Logs serve a purpose, which is to help the developers detect, diagnose, isolate, and fix problems. When everything is running perfectly, you're probably not even reading the log.
So the question of what to log reduces to the question of what helps you solve problems.
Stuff that definitely isn't right: Errors
As you code a system, you'll naturally encounter possibilities that should never arise at runtime - like calling the
Attack() function with no target, or popping a game/UI/behaviour state off the stack and leaving it empty, or encountering an unknown/invalid message in an asset file or network packet. These are natural places to log an error to alert the developer to the problem (or, to halt on an assertion / throw an uncaught exception and crash the game on the spot).
Stuff that looks suspicious, but might be OK for now: Warnings
Other scenarios might be more ambiguous. You're missing an important parameter, but you can carry on with a semi-reasonable default. Or you're over-budget for a particular asset class or performance metric, but it might be tolerable if it's just happening in a limited part of the game or while work is in progress.
These are good places to log a warning to highlight the presence of an issue that merits a closer look, especially if it might not otherwise be visible (because of sensible defaults or because it's just one of many cumulative issues that are only game-breaking if they pile up).
You might, however, want to add a flag that lets you check if you've already warned about this and skip repeating it, so that you don't spam the log with warnings about situations that are actually OK.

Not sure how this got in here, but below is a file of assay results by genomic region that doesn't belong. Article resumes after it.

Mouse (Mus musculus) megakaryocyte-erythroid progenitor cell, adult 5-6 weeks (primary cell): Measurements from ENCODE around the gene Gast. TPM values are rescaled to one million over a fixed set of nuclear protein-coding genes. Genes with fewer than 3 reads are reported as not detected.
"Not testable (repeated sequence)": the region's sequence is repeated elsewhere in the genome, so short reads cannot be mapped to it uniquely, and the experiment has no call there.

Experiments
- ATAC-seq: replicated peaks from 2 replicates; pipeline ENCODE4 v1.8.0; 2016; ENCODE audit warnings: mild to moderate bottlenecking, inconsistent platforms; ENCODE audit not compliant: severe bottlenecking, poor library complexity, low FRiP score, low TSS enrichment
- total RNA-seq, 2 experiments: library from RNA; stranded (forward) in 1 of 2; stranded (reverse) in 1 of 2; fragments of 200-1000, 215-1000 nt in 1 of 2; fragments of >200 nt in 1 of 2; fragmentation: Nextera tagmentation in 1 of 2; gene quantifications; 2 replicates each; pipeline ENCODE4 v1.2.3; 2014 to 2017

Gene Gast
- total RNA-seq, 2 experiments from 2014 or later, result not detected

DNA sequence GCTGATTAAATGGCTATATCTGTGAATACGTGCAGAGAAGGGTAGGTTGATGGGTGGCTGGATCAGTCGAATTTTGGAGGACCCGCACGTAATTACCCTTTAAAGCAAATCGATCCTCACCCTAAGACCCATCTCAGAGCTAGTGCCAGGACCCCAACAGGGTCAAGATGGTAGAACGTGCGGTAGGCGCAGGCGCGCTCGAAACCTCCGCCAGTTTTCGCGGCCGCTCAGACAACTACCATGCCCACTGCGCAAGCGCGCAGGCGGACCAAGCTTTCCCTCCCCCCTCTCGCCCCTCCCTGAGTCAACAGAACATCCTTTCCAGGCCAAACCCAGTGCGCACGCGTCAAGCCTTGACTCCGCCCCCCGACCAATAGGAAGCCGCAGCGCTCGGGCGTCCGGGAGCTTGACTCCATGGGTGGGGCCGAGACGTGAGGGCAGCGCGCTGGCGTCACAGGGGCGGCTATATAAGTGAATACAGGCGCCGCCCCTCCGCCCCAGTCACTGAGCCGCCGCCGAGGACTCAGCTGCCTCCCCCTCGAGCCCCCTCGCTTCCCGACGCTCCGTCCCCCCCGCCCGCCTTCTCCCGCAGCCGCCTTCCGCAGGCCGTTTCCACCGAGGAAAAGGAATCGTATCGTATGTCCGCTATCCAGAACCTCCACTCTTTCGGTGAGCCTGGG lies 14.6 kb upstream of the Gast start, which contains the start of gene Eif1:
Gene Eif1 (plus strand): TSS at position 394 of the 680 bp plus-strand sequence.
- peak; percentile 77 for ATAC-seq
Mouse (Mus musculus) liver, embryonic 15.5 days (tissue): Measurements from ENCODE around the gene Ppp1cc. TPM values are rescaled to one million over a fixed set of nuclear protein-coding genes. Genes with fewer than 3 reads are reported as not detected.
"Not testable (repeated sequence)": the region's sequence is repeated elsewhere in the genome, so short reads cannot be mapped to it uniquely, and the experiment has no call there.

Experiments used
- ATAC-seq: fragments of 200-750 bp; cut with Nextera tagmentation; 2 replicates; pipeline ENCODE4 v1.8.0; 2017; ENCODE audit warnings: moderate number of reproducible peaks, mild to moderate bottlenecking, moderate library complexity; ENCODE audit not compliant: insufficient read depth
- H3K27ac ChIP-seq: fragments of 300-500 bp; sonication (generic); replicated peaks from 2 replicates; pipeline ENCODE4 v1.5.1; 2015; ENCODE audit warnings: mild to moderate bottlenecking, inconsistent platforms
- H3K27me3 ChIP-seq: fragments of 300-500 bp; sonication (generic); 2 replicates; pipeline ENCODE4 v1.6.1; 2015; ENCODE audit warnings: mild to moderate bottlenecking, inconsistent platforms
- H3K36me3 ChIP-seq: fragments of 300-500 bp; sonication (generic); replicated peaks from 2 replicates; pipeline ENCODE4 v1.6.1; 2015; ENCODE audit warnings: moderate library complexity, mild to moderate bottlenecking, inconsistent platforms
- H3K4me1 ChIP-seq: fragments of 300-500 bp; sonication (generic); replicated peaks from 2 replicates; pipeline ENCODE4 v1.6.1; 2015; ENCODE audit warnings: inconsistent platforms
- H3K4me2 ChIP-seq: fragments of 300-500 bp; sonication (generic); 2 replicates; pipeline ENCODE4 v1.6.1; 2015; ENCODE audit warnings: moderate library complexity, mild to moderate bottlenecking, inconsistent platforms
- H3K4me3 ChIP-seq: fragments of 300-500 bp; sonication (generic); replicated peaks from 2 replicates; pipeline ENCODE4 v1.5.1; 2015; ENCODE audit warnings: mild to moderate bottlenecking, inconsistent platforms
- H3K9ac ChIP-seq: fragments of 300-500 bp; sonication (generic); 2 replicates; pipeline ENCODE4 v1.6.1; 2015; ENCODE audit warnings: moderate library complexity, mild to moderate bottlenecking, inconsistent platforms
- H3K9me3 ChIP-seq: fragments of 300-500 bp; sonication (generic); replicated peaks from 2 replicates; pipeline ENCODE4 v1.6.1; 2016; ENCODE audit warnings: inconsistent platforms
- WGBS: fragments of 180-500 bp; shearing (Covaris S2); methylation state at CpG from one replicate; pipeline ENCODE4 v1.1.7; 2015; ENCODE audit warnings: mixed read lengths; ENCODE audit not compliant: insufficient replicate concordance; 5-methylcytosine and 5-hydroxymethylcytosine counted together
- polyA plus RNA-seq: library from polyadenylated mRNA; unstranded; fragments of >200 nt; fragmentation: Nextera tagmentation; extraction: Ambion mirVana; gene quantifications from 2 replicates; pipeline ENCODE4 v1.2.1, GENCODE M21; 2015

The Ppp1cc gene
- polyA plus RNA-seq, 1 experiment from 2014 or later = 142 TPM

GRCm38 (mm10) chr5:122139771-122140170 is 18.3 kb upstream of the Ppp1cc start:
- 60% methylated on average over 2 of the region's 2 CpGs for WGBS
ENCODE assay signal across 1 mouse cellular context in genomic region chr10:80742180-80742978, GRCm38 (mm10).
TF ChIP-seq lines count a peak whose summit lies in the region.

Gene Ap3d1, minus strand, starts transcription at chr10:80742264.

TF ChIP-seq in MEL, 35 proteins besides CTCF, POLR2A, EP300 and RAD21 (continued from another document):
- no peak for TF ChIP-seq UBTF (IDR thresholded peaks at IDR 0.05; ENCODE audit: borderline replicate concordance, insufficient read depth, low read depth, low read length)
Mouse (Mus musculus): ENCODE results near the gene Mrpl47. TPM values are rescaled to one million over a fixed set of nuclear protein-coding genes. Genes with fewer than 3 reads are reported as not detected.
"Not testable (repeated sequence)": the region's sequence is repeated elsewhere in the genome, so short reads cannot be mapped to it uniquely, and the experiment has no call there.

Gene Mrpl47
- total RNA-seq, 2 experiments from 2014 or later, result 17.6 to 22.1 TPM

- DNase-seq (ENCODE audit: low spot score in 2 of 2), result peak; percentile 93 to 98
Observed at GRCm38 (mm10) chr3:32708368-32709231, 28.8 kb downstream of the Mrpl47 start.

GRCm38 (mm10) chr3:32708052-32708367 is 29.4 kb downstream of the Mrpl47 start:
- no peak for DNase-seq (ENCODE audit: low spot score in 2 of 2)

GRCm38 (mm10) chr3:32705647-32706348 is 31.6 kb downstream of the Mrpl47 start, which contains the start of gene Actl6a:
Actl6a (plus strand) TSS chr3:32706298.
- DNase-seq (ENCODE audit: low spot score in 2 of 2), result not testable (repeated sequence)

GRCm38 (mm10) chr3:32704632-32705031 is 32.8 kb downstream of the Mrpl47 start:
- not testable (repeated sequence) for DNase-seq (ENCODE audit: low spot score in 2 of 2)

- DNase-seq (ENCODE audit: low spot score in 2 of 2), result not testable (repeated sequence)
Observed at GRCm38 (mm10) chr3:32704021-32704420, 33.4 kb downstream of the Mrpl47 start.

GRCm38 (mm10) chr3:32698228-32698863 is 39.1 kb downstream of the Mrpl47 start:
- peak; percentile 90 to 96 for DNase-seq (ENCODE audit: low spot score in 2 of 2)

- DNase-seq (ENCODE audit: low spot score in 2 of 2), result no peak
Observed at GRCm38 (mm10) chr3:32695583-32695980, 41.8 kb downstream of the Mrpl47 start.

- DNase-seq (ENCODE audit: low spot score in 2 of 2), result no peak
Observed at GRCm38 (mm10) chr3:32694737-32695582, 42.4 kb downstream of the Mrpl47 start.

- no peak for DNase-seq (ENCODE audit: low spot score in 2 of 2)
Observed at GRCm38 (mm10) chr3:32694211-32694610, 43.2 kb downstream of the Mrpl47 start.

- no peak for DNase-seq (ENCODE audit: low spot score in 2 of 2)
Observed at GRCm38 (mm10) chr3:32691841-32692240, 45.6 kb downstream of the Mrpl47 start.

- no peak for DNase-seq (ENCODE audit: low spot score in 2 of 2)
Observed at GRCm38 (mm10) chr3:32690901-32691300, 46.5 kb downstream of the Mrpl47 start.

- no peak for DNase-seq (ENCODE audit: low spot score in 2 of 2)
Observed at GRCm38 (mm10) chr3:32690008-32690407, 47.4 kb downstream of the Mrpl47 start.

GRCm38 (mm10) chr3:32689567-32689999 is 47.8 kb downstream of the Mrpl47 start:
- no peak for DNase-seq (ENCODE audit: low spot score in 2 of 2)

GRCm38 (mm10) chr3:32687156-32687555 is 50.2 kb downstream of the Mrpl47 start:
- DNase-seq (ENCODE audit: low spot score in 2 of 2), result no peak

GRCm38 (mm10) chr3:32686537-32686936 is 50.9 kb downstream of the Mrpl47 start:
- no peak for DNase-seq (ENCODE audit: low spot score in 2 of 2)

(As an aside: it's also important to be disciplined about fixing warnings that turn out to be real problems, and exempting the situations that are permissible, so that you don't get in the habit of ignoring warnings in your console/logs. Seeing the project go from 0 warnings to 3 will catch your attention and you'll find what changed. Seeing it go from 103 warnings to 106 might not be so alarming, letting bad code/content creep in unnoticed.)
Stuff that helps you isolate a current or recurring class of problem: Logs
If it's not an error and not suspicious, then your default position should be: don't log it.
Logging has a cost, both in performance, and in attention. You might be surprised how easy it is to bog down a game by doing string processing and file IO in the middle of a reasonably hot loop somewhere. But also, excessive logging can actually make it harder to spot what's going on, because every system in the game is spamming the chat with conversations unrelated to the thread you're trying to follow.
So, if a current problem you're having would benefit from some logs to help you trace how the game state evolves into/through the problem case, add logs tactically to the places that inform that search. Once you're sure you've solved that problem, go back and remove / disable those logs.
If you find you have to come back to a system to re-add/enable logging repeatedly, that's a good sign those logs are useful for tracking down a class of recurring problems, and are worth keeping around more permanently.
For complex games, you might want to introduce a logging flag system, where via a launch argument or console command you can enable or disable specific subsets of log messages. So an AI programmer can launch with
-ai_log_enable for their routine debugging, and the graphics programmer with
-gfx_log_enable, and neither one is distracted by spam from systems they're not working on. Or even further, the AI programmer might want to enable
-ai_log_verbose to get super granular logs of individual actions/transitions when tracking down a thorny issue, that are otherwise too spammy to keep on by default. You can filter as specifically as you want, like
EnableLog(Sound_Played_Events), if that helps solve the kinds of problems your game projects tend to have.